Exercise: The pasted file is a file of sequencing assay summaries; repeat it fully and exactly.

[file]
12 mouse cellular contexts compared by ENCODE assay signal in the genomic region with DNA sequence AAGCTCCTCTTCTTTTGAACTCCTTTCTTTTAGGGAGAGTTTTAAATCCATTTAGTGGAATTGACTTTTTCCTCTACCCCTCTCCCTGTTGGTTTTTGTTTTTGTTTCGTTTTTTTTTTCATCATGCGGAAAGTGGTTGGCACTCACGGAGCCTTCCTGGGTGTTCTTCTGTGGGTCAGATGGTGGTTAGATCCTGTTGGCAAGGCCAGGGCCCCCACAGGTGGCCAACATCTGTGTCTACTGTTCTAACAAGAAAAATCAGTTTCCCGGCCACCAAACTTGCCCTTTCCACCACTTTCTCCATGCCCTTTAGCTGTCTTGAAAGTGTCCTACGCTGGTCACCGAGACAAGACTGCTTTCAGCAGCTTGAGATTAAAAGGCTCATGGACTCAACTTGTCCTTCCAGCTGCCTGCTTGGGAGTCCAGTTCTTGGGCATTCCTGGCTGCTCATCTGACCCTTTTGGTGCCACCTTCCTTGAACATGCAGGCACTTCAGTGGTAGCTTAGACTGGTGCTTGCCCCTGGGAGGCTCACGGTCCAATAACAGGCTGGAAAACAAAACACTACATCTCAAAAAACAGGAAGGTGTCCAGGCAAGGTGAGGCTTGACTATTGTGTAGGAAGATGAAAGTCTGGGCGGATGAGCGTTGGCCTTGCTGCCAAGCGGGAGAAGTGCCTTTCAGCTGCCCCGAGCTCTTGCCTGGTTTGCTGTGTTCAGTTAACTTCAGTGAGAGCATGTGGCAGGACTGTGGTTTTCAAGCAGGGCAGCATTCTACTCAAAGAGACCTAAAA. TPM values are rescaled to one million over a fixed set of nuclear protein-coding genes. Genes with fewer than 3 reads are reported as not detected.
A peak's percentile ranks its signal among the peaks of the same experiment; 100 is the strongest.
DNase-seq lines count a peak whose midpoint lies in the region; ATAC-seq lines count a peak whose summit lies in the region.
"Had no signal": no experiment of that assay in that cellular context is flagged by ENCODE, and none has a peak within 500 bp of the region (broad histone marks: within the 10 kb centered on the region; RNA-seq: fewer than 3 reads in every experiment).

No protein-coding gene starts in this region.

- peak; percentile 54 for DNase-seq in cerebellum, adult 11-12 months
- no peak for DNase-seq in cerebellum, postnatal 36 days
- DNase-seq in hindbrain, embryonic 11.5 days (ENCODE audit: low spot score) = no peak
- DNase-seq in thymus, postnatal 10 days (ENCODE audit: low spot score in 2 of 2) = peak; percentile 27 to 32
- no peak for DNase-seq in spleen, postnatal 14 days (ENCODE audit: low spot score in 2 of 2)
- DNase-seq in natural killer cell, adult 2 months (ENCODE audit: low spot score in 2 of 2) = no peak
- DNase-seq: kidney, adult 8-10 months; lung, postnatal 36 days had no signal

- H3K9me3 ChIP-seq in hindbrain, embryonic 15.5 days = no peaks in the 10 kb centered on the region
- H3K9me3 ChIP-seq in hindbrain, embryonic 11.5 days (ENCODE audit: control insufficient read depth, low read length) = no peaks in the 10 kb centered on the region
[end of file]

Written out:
12 mouse cellular contexts compared by ENCODE assay signal in the genomic region with DNA sequence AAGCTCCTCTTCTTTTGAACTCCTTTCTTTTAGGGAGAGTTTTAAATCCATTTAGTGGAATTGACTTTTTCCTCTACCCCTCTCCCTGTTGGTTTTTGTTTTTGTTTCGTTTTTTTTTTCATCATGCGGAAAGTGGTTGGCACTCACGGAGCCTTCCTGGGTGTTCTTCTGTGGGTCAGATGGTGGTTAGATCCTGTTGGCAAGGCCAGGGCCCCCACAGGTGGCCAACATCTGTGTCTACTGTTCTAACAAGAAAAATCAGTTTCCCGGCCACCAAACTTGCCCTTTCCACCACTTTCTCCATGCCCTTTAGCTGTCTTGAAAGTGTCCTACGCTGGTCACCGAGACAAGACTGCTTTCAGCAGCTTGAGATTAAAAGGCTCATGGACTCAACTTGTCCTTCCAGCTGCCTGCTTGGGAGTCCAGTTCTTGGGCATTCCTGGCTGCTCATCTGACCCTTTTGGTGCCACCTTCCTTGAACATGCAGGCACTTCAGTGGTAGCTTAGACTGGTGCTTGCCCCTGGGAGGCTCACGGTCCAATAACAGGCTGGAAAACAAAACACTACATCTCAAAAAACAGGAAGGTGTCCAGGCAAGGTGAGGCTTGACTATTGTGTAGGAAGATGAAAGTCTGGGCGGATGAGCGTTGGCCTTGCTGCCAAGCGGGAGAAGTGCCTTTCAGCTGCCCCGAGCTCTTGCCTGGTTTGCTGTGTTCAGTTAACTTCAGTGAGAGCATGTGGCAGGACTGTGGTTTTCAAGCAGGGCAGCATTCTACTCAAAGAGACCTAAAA. TPM values are rescaled to one million over a fixed set of nuclear protein-coding genes. Genes with fewer than 3 reads are reported as not detected.
A peak's percentile ranks its signal among the peaks of the same experiment; 100 is the strongest.
DNase-seq lines count a peak whose midpoint lies in the region; ATAC-seq lines count a peak whose summit lies in the region.
"Had no signal": no experiment of that assay in that cellular context is flagged by ENCODE, and none has a peak within 500 bp of the region (broad histone marks: within the 10 kb centered on the region; RNA-seq: fewer than 3 reads in every experiment).

No protein-coding gene starts in this region.

- peak; percentile 54 for DNase-seq in cerebellum, adult 11-12 months
- no peak for DNase-seq in cerebellum, postnatal 36 days
- DNase-seq in hindbrain, embryonic 11.5 days (ENCODE audit: low spot score) = no peak
- DNase-seq in thymus, postnatal 10 days (ENCODE audit: low spot score in 2 of 2) = peak; percentile 27 to 32
- no peak for DNase-seq in spleen, postnatal 14 days (ENCODE audit: low spot score in 2 of 2)
- DNase-seq in natural killer cell, adult 2 months (ENCODE audit: low spot score in 2 of 2) = no peak
- DNase-seq: kidney, adult 8-10 months; lung, postnatal 36 days had no signal

- H3K9me3 ChIP-seq in hindbrain, embryonic 15.5 days = no peaks in the 10 kb centered on the region
- H3K9me3 ChIP-seq in hindbrain, embryonic 11.5 days (ENCODE audit: control insufficient read depth, low read length) = no peaks in the 10 kb centered on the region